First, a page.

Dr Besigye/Bobi Wine were treated as terrorists, & any other who will defy/oppose Museveni will under go the same hell, while Ugandans;

- provide tax poney for Museveni in peace,

- tribal leaders remain silent but ensure the tribalistic system is solide & Museveni will never be replaced by a Ugandan from a tribal land,

- army/police teargas, harass, arrest defiant Ugandans to ensure Museveni is unchallenged,

- mps/parliament debate Museveni's age, their salaries/term in office,

- Court handles those who defy Museveni with perfection, even Dr Nyanzi is locked away for comments on the Ugandan god...
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0 #22 Akot 2019-06-30 20:23
Ekelot, agreed, but,

The country belongs to Ugandans who gave home to Museveni & not the other way round, right?

Once tribal leaders stand down or declare their tribal lands Independent States, who will Museveni use to teartas-harass-arrest our people?

UNITY of Ugandans goes with accepting just 1 of their own as National leader, just to ensure Museveni is out!

Lack of that 1 common opposition leader has bogged down Algerians/Sudanese while those who worked with Boutefika & Al Bashir hang on as there are no alternatives to them!

Ugandans MUST UNITE to throw Museveni out, then go seperately immediately or reform the republic!

It's sickening that 'tribalism' is keeping Museveni on, in a country he has no tribal land, but owns tax money, enslaves ALL, uses Ugandans against one another!
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0 #23 Remase 2019-07-02 16:10
"Where a leader can stand before his people and tell them that he is not their servant and they clap back, this is not only a statement about that leader."

Fellow Ugandan, we are better than that. I believe that even religious and cultural leaders have played a big role and/or failed the led. For example, Bishop C Lwanga came out and revealed that he received a call from a person with a western accent and that person threatened him that he will be killed like the way Bishop Luwumu was killed. a week or so thereafter, M7 called Lwanga and gave him a handshake of 500m!

M7 never apologized and/or stated that whoever did it will be brought to book! Guess who was the chief guest when M7 was celebrating his 33 years autocratic rule, Lwanga!

I have told you about the triple M. We all know the sorry state of our health system and Gen. Muhwezi looted it naked. Guest who is one of his best friends, Nabagereka! It's clear like day and night that, 33 years of M7's autocracy are enough.
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0 #24 Remase 2019-07-02 16:51
"How about the violence that is meted out onto those that come out to protest bad leadership?"

Instead of distancing himself from those who mete violence on us, our beloved Sabasaja Kabaka Mutebi not only keep visiting M7, a self proclaimed and proud most violent person, he welcomed him in his palace! WK put it best, " No chicken ammends and extends its 21 days regardless of whether a few eggs have not hatched. A chicken is smart enough to know when to cut losses and move on."

But what do our beloved Katikiro Mayiga do? He passionately congratulate M7 for rigging elections and further urge the nation to accept them!

Then when M7 lifted the last impediment of life presidency, Mayiga urged those who are after power to have a dialog with Sabalwanyi M7!

Hong Kong's current protestsare about an extradition bill which they are fighting against. M7 lifted the age limit from the constitution to rule for life! Mayiga says, no problem, awangale ai Sabalwanyi M7! Just have a dialog with him.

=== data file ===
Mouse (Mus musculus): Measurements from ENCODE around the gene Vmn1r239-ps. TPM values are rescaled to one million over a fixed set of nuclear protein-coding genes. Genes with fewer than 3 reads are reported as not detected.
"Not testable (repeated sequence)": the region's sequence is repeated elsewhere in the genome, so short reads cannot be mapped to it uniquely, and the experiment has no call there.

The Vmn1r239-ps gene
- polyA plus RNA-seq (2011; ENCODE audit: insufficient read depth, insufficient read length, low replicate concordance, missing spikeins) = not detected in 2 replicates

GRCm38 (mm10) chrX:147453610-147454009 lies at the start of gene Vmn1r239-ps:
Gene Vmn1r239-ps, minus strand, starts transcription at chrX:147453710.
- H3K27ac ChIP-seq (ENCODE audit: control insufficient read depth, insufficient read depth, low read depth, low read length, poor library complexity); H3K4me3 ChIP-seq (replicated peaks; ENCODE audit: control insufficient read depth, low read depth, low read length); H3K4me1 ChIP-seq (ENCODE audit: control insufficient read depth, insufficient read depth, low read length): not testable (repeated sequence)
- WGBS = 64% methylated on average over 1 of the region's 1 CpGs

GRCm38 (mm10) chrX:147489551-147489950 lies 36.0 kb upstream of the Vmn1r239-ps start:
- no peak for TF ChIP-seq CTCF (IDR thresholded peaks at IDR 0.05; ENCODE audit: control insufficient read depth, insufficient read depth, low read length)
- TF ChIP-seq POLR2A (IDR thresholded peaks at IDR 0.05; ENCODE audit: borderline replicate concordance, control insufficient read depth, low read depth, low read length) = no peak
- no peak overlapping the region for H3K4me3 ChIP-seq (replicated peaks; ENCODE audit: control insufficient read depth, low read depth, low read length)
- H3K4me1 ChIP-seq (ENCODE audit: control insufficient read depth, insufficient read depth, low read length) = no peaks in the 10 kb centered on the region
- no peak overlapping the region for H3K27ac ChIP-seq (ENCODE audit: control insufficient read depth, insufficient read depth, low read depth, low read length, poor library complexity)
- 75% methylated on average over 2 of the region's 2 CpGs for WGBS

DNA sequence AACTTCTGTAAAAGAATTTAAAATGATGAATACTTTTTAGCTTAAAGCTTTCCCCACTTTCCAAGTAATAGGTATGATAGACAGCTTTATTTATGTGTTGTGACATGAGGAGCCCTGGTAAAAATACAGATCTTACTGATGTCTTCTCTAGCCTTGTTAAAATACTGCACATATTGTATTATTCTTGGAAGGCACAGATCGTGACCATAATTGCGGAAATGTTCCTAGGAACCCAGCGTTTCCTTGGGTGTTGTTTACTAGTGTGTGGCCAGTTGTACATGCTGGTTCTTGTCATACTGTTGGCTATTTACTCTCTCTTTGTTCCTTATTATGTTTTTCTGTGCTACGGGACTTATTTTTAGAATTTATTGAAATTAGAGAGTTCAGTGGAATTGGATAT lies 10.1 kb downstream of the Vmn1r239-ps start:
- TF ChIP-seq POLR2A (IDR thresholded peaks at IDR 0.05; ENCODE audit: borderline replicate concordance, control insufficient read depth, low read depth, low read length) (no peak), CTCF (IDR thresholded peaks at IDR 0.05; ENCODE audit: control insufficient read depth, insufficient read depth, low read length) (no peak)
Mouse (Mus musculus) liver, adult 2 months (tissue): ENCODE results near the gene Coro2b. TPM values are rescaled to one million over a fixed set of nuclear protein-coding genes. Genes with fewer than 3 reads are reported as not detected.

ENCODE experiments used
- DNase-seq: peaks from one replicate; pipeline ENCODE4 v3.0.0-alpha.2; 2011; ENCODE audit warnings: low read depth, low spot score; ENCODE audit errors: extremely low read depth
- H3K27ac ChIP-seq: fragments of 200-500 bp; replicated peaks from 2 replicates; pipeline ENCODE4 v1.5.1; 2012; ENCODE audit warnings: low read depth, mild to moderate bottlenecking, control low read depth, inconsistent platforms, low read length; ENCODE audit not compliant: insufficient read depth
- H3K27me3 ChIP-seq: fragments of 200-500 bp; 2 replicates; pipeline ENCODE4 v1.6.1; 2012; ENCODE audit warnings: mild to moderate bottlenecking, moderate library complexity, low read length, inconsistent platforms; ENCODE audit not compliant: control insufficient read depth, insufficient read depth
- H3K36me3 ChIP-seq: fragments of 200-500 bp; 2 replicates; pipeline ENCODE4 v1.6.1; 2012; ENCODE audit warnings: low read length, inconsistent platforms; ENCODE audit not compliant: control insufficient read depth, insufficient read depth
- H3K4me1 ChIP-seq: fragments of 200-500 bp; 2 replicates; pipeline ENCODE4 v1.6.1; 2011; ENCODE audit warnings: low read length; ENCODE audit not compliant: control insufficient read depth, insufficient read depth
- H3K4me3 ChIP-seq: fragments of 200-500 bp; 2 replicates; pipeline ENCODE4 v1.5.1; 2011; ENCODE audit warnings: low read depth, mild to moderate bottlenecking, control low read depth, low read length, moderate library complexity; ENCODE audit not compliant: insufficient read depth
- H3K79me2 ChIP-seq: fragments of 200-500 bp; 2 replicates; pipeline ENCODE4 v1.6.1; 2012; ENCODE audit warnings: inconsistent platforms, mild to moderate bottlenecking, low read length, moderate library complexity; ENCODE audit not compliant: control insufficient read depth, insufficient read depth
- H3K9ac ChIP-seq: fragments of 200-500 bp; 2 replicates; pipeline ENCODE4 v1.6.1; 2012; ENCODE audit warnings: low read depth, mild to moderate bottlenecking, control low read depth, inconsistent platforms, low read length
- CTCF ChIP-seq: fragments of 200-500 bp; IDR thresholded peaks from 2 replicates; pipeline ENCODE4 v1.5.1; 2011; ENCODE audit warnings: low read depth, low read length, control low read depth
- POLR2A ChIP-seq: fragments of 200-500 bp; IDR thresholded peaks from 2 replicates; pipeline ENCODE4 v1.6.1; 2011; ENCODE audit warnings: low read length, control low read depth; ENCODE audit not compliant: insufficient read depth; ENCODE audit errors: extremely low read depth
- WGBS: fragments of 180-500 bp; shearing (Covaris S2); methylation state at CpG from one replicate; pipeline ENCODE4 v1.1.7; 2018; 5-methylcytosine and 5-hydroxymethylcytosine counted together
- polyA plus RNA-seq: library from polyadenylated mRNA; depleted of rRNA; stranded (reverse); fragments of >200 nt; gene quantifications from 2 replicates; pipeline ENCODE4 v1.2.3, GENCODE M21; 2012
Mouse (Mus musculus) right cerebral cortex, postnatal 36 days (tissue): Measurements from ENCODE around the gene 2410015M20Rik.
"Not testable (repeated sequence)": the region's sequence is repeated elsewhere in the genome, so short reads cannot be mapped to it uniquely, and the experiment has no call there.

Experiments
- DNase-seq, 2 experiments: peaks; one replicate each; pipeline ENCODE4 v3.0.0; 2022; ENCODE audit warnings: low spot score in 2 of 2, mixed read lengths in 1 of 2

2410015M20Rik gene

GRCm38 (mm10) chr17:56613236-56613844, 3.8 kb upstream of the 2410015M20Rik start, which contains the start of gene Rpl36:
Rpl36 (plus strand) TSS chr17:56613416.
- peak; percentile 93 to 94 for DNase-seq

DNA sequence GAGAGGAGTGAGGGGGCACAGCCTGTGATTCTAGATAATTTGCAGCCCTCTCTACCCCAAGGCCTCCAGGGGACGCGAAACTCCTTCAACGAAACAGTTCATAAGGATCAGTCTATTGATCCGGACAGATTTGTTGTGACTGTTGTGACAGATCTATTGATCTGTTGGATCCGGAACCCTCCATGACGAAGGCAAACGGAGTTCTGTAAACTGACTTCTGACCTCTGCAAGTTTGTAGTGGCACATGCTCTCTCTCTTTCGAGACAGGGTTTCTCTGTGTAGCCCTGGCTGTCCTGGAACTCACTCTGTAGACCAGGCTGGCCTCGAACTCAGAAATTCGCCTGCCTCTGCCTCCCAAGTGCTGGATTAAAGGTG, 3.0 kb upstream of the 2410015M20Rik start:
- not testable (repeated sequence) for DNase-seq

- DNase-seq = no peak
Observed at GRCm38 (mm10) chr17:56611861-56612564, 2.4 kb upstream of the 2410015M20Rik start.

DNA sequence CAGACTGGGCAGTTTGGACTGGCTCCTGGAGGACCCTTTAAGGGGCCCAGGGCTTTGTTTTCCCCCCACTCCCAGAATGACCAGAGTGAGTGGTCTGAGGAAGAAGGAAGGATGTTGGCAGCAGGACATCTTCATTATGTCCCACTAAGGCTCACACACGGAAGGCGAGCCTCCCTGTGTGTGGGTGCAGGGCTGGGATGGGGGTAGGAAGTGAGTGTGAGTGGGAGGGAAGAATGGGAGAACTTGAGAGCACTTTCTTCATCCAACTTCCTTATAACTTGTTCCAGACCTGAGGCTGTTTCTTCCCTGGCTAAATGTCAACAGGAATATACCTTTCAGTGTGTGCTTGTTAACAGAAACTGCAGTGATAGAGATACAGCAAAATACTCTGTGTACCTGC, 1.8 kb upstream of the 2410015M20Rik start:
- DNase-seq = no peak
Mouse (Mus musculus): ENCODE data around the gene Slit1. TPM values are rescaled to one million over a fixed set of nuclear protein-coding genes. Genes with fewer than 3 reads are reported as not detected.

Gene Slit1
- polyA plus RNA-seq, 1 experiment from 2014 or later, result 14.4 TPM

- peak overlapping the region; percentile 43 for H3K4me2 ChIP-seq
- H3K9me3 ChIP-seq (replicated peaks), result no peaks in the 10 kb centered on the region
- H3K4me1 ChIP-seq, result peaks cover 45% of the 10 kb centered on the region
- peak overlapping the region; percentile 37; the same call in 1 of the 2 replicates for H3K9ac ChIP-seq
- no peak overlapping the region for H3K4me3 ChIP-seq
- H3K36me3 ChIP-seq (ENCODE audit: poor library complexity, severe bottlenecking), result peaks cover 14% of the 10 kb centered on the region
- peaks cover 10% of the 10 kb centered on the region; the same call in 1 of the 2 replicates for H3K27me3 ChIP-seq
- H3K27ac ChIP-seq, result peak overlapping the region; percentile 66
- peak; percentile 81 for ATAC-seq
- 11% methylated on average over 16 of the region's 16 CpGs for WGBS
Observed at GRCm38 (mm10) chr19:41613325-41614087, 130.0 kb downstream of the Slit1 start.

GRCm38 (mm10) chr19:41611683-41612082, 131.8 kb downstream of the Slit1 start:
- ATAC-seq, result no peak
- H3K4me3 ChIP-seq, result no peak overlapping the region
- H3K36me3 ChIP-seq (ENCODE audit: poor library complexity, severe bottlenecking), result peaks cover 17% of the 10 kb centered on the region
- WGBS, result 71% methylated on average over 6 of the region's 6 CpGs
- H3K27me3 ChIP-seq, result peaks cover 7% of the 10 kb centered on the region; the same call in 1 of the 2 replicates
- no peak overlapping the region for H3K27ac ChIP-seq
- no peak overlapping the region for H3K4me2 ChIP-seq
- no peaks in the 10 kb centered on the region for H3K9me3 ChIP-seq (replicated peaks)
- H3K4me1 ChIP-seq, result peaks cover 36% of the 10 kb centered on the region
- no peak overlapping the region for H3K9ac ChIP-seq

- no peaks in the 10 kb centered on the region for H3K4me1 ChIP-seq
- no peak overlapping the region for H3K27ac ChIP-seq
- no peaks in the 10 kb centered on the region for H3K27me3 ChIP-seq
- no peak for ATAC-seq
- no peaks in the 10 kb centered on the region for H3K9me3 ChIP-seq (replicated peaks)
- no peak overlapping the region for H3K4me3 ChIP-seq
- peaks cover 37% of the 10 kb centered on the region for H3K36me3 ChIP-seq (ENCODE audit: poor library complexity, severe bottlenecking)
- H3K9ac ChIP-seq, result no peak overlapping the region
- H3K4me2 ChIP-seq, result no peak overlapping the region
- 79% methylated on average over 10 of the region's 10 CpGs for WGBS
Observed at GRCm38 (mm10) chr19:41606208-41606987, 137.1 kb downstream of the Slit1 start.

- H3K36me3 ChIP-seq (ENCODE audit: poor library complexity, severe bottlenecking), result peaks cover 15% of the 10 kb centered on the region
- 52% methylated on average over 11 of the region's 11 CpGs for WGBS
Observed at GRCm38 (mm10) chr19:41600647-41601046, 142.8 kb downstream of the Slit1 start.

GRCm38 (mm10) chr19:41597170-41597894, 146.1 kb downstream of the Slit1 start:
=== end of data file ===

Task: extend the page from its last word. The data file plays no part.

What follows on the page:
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0 #25 Remase 2019-07-02 17:41
"When the curtains of his reign eventually fall, it might take the country a long while to rehabilitate the diminished leadership bar."

Not only that it will take decades to recover, if at all, from the ruins M7 has sunk the country into! Indeed our children and grandchildren will never forgive us to knowing leave behind such a leadership quagmire!
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0 #26 Remase 2019-07-03 15:52
Fellow Ugandans, this what we are up against, a military rule! Read this, "UPDF officers to head 4 top police positions."

This is what the Prof. asked, in reference to how Ugandans have failed excise their power and get rid of the military rule, "how about masses like in Sudan that sustain resistance despite state terror?"

The Sudanese have mounted a formidable resistance.They know what they need and deserve, a civilian govt. Period. Fellow Ugandans, I hate to say this, we are in deep shit! Forget about Trump calling African countries "Shitholes."

For 33 years M7 has dug us so deep in shit and continues to deepen us as a military ruler! It's insurmountable to overcome a military rule, especially when "the majority will put their vote on X, but Y still wins–and the courts confirm the victory too!"

And Mayiga passionately congratulates M7 for stealing elections and also urge the nation to accept them! Then Lwanga celebrates 33 years of autocracy! How do we overcome that?
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0 #27 Remase 2019-07-03 17:55
Fellow Ugandans, this is what I'm talking about when it come to military rule, "More than 100 civilians killed in fresh S. Sudan violence, says UN!"

A Violent army doesn't value lives. What do we expect from a military, autocratic, ruthless and most violent individual like M7?

If people are killed in MPs' elections and insignificant protests, how about if we were to go the Sudanese way? Think about it! The most violent individual will kill even a mosquito with a bomb if need be to cling on power!

That is what we are up against. Therefore, it requires a united front, including but not limited to, religious and cultural leaders. Each and everyone of those who is prudent and cares about the future of our children and grand children should demand for M7's exit now.

Otherwise, the most violent individual has built a military rule that is ruthless and will kill us like mosquitoes. Sundanese are on the right truck and will win.